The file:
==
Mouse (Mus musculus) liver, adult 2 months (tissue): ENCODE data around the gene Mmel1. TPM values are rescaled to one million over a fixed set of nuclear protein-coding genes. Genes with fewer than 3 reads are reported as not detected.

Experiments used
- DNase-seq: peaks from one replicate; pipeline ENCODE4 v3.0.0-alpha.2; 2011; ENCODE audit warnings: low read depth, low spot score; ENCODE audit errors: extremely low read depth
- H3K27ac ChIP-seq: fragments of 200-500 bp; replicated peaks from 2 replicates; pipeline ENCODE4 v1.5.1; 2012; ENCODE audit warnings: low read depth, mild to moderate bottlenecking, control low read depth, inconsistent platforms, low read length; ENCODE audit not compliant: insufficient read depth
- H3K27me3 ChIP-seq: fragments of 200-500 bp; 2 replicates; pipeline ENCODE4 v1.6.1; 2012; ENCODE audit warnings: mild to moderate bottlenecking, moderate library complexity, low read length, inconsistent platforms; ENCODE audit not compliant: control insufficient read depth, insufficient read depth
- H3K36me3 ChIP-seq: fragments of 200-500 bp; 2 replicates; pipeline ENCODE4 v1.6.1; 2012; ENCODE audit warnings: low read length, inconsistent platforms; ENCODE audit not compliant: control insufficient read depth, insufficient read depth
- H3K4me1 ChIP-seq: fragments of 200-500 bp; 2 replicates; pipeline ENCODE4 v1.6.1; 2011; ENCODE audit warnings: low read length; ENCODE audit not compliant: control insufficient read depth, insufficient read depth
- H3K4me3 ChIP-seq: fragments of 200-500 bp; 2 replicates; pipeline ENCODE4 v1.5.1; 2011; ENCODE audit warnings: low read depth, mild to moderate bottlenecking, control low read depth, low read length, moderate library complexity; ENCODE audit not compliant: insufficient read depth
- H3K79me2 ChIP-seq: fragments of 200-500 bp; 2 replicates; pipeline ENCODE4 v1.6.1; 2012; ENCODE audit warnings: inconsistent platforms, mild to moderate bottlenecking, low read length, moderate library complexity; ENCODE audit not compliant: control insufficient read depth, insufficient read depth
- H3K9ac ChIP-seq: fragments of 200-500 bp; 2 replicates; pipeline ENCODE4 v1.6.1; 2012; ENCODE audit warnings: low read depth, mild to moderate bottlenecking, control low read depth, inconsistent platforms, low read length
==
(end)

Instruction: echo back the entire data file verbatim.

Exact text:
Mouse (Mus musculus) liver, adult 2 months (tissue): ENCODE data around the gene Mmel1. TPM values are rescaled to one million over a fixed set of nuclear protein-coding genes. Genes with fewer than 3 reads are reported as not detected.

Experiments used
- DNase-seq: peaks from one replicate; pipeline ENCODE4 v3.0.0-alpha.2; 2011; ENCODE audit warnings: low read depth, low spot score; ENCODE audit errors: extremely low read depth
- H3K27ac ChIP-seq: fragments of 200-500 bp; replicated peaks from 2 replicates; pipeline ENCODE4 v1.5.1; 2012; ENCODE audit warnings: low read depth, mild to moderate bottlenecking, control low read depth, inconsistent platforms, low read length; ENCODE audit not compliant: insufficient read depth
- H3K27me3 ChIP-seq: fragments of 200-500 bp; 2 replicates; pipeline ENCODE4 v1.6.1; 2012; ENCODE audit warnings: mild to moderate bottlenecking, moderate library complexity, low read length, inconsistent platforms; ENCODE audit not compliant: control insufficient read depth, insufficient read depth
- H3K36me3 ChIP-seq: fragments of 200-500 bp; 2 replicates; pipeline ENCODE4 v1.6.1; 2012; ENCODE audit warnings: low read length, inconsistent platforms; ENCODE audit not compliant: control insufficient read depth, insufficient read depth
- H3K4me1 ChIP-seq: fragments of 200-500 bp; 2 replicates; pipeline ENCODE4 v1.6.1; 2011; ENCODE audit warnings: low read length; ENCODE audit not compliant: control insufficient read depth, insufficient read depth
- H3K4me3 ChIP-seq: fragments of 200-500 bp; 2 replicates; pipeline ENCODE4 v1.5.1; 2011; ENCODE audit warnings: low read depth, mild to moderate bottlenecking, control low read depth, low read length, moderate library complexity; ENCODE audit not compliant: insufficient read depth
- H3K79me2 ChIP-seq: fragments of 200-500 bp; 2 replicates; pipeline ENCODE4 v1.6.1; 2012; ENCODE audit warnings: inconsistent platforms, mild to moderate bottlenecking, low read length, moderate library complexity; ENCODE audit not compliant: control insufficient read depth, insufficient read depth
- H3K9ac ChIP-seq: fragments of 200-500 bp; 2 replicates; pipeline ENCODE4 v1.6.1; 2012; ENCODE audit warnings: low read depth, mild to moderate bottlenecking, control low read depth, inconsistent platforms, low read length